• Thank you for sharing your story! I’d like to offer a slightly different perspective that isn’t talked about as much. My husband and I started trying 2 1/2 years ago – when I was newly 27. I felt increasing pressure to figure out my family planning – not pressure due to my age or from society – but rather from my doctors. I have arthritis (yes, I know I’m young to have it but that’s life, right?). My arthritis was (and is) very stable and well controlled due to medications, however there is always the possibility that things could change. As pregnancy is a contraindication to most arthritis medications, I felt pressure to start trying. I wasn’t quite ready (but my husband was) so I figured we’d give it a go and see what happens. Its worth noting that although I wasn’t quite ready emotionally, we were “ready” and capable financially and owned a home, etc. First off, I knew nothing about my cycle or even when most women ovulate (embarrassing, but true). Cycle education and figuring out when I was fertile took several months, and then came the realization something was wrong with my cycle. I have a short luteal phase, which is the second half of the cycle (ovulation to start of next period). This prompted a referral to a fertility specialist and many, many tests later, medications and procedures (HSG test, AMH tests, IUIs, etc.), here we are. I’m 30 in 6 months, and I’ve yet to conceive. All this to say: some women feel increasing pressure due to their health or other factors and you never really know what your fertility situation will be. On paper, everything is fine for me. All tests have come back normal. There is no explanation as to why I can’t conceive at this point. I’m so glad we started trying when we did. Although I wasn’t quite ready, I’m 100% ready now, and I’m glad I’m not at square one with all of the fertility testing. You just never know what will happen, so my perspective is to also factor in that women shouldn’t feel pressure to have children early but should also be mindful that many people face infertility (about 1 in 8). This isn’t to scare anyone, but just remember that even the healthiest of people can face infertility.

    I think its so amazing you were able to conceive each time you tried, on the first try, but its important to remember that you’re likely an anomaly (and I mean that in the nicest way). Thanks again for this blog post!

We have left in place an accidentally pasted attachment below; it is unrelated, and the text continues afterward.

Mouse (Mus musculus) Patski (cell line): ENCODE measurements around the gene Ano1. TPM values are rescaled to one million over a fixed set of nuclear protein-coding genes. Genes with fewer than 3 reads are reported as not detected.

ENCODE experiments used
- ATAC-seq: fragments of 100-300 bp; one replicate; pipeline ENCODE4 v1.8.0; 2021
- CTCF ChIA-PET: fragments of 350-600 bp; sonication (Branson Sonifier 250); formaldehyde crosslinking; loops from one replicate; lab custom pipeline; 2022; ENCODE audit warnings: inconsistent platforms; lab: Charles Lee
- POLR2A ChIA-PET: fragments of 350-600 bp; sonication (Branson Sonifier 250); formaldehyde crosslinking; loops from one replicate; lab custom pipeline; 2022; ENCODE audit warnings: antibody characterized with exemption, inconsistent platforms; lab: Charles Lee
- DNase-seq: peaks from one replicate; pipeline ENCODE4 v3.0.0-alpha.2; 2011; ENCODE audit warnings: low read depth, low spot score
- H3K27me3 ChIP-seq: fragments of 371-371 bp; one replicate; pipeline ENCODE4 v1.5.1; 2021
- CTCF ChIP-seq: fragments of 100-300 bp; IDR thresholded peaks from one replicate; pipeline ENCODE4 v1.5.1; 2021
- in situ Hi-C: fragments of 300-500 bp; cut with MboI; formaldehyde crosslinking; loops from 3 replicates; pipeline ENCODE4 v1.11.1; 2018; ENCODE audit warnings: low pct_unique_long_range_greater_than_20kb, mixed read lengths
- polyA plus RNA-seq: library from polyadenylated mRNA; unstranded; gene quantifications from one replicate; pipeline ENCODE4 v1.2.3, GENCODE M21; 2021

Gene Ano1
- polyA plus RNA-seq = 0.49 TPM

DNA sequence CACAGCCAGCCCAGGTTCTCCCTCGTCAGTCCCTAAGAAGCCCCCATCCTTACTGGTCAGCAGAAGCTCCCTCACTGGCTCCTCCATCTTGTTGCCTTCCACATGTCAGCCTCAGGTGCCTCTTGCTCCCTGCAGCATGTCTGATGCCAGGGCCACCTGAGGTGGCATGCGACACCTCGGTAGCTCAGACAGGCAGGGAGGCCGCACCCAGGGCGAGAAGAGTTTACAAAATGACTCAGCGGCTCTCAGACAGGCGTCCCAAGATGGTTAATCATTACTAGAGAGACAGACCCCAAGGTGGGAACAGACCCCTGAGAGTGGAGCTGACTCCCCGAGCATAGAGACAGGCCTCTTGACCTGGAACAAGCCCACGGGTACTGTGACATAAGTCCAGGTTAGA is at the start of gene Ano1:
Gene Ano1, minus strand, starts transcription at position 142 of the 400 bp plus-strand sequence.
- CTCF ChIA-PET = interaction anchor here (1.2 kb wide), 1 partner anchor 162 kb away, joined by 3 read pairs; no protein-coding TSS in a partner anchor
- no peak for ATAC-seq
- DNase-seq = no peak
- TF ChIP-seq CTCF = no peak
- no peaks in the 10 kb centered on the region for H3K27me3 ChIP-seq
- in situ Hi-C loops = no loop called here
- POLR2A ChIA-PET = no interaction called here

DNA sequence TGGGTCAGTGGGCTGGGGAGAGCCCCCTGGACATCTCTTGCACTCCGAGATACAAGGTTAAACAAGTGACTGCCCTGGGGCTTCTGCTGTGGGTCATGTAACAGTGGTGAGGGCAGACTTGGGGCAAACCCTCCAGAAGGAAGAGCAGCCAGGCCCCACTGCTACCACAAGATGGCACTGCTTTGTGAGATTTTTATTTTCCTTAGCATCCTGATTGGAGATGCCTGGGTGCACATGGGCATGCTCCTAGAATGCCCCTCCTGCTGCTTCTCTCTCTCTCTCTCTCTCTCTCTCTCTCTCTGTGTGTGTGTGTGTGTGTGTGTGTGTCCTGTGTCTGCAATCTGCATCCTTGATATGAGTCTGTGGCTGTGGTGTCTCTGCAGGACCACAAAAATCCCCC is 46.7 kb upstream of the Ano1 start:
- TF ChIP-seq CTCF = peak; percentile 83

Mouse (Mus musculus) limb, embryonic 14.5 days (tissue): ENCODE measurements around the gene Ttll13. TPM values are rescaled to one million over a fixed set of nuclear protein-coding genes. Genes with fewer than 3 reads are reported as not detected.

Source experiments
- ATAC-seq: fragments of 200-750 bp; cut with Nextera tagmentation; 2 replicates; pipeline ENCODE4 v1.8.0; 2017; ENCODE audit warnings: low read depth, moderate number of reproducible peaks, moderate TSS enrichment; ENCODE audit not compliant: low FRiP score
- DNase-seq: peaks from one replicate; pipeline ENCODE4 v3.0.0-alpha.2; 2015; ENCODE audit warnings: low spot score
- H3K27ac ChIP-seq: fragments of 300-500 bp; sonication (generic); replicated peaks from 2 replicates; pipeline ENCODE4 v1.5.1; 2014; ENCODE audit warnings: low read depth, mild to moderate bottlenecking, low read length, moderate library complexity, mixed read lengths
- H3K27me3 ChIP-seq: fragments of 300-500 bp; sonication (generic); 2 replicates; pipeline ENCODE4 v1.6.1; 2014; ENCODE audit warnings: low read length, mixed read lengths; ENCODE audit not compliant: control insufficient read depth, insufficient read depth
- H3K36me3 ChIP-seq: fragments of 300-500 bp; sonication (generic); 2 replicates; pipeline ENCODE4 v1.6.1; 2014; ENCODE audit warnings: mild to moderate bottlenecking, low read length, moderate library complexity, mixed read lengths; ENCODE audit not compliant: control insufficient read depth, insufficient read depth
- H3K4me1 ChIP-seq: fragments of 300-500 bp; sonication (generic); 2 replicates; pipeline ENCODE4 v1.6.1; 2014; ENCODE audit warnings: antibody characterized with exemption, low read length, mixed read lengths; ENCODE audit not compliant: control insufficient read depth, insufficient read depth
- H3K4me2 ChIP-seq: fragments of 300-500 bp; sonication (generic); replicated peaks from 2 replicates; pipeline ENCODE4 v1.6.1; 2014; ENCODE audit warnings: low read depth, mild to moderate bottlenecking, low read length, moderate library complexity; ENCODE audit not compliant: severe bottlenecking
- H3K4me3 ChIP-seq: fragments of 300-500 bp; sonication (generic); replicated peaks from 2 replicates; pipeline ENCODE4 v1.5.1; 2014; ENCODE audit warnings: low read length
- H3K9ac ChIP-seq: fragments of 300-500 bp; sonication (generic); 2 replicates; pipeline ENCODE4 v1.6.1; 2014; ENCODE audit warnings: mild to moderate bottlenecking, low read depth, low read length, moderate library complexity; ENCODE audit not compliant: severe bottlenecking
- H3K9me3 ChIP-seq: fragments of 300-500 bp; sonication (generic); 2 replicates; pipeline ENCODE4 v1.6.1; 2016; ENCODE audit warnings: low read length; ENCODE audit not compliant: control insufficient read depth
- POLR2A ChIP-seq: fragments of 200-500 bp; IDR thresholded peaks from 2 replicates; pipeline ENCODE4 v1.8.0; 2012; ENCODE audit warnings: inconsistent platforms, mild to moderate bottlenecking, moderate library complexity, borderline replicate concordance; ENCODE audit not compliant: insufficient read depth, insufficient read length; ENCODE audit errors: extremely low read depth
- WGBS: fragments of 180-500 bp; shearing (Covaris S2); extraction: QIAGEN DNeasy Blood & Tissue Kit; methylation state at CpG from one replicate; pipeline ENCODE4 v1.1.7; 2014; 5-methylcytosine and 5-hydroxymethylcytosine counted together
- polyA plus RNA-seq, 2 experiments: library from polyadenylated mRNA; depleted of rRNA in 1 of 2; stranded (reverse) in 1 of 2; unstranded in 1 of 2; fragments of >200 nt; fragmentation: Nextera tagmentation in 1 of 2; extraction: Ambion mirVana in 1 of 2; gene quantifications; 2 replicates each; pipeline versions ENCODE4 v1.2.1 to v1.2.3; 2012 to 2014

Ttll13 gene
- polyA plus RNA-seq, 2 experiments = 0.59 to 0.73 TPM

1. I’m so glad you shared your story and perspective. Thank you. And of course I wish you the very best. You are so right – conceiving on the first try is not normal and it’s sort of crazy it happened more than once. I always hesitate to share because I never want to be insensitive to others, but also want to give women in their 30s hope because we tend to (mostly) hear the other stories.

  • Thank you for this blog post. I do want to share my own experience. I got married at 28, started trying before I turned 31 years old. I got pregnant around 6 months later and gave birth at 31 years old to a healthy girl. I have always wanted at least 3 kids and so on my 33rd birthday last year I suddenly felt self-inflicted pressure to try again if I wanted more children. Within 2 months of (not even actively) trying I got pregnant. However, 7 weeks later I had a miscarriage which was the most heartbreaking thing ever. But I moved on, and in fact I found so much comfort reading your blog post about your own experience with loss/miscarriage. In April, around 3 months after my miscarriage, I got a positive pregnancy test again. I was so happy but also so scared about having a miscarriage again. unfortunately I did miscarry again within a week of finding out I was pregnant. Two miscarriages within 4 months.

    Now due to financial reasons bought about by current circumstances in life, we have to stop trying because we cannot afford another baby. The pressure is so hard on me not just because of societal and medical pressure that as we get older it will be harder, but also because in my experience getting pregnant does not always mean having a baby. You are truly blessed to have conceived quickly every time you tried. I am so genuinely happy for you. But at the same time, some people have to go through a lot of difficulty before growing their family, sometimes multiple losses even.

    I don’t really know what I’m trying to point at, I guess I’m also still just questioning the timeline of having children because it is truly not easy to have children exactly when you want it. So sometimes it isn’t just the timing/age but also there’s just many different circumstances that affect and make it harder to have a baby.

  • I was waiting for a good partner and it wasn’t happening. At 34 I began discussing doing this on my own with my family. I had their full support and I became a single mother by choice. I delivered at 35. Best decision of my life as I knew I wanted to be a mother – I just needed to do what was right for me and when. Now I’m 38, in a relationship, and planning a second.